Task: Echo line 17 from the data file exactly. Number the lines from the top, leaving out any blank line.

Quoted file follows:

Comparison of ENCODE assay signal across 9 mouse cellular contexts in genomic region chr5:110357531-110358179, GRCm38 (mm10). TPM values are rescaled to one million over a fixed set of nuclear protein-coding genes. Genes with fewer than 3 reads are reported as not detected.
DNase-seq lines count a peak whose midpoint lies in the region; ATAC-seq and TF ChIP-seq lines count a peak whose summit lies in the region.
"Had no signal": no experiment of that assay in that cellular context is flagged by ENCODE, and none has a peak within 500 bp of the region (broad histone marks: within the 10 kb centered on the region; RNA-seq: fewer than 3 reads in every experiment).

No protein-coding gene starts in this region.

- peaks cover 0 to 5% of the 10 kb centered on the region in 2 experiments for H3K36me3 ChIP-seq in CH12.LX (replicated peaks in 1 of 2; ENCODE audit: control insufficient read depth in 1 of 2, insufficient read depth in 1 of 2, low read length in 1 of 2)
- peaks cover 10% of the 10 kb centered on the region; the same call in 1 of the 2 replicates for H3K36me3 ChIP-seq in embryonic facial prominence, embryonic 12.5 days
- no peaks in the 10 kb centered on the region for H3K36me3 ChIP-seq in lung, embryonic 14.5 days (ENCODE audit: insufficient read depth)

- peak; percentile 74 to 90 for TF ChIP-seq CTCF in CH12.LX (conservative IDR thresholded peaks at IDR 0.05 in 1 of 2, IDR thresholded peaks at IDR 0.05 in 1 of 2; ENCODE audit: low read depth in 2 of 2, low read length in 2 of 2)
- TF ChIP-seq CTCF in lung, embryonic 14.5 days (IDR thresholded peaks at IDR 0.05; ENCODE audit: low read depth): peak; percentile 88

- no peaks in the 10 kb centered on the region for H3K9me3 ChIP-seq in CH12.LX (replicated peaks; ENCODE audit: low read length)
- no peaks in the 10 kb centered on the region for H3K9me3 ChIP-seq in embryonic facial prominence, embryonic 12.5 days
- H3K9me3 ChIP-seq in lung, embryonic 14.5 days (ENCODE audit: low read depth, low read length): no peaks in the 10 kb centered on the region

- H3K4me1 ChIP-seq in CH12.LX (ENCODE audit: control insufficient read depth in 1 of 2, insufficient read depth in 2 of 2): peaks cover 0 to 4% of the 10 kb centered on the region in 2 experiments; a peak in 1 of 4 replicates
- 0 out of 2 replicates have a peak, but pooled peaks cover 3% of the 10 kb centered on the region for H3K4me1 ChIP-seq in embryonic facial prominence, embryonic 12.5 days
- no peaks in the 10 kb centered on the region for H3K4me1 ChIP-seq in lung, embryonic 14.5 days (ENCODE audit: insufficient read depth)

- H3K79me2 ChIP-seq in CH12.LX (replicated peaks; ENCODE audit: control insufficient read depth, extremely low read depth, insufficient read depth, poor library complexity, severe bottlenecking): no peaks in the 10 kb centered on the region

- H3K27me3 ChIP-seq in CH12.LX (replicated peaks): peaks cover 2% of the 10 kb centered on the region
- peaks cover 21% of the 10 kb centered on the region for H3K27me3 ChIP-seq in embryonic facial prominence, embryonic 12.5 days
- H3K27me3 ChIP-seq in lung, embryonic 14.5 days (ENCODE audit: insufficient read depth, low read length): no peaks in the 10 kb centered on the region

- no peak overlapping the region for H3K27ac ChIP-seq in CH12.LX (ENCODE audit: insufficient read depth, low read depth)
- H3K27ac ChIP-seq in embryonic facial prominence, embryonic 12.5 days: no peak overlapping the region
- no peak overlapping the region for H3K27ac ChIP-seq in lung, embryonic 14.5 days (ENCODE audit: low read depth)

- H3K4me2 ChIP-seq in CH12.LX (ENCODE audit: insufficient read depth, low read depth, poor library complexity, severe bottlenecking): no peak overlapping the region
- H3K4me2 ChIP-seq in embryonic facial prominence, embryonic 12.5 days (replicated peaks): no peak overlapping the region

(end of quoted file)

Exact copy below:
- H3K27me3 ChIP-seq in CH12.LX (replicated peaks): peaks cover 2% of the 10 kb centered on the region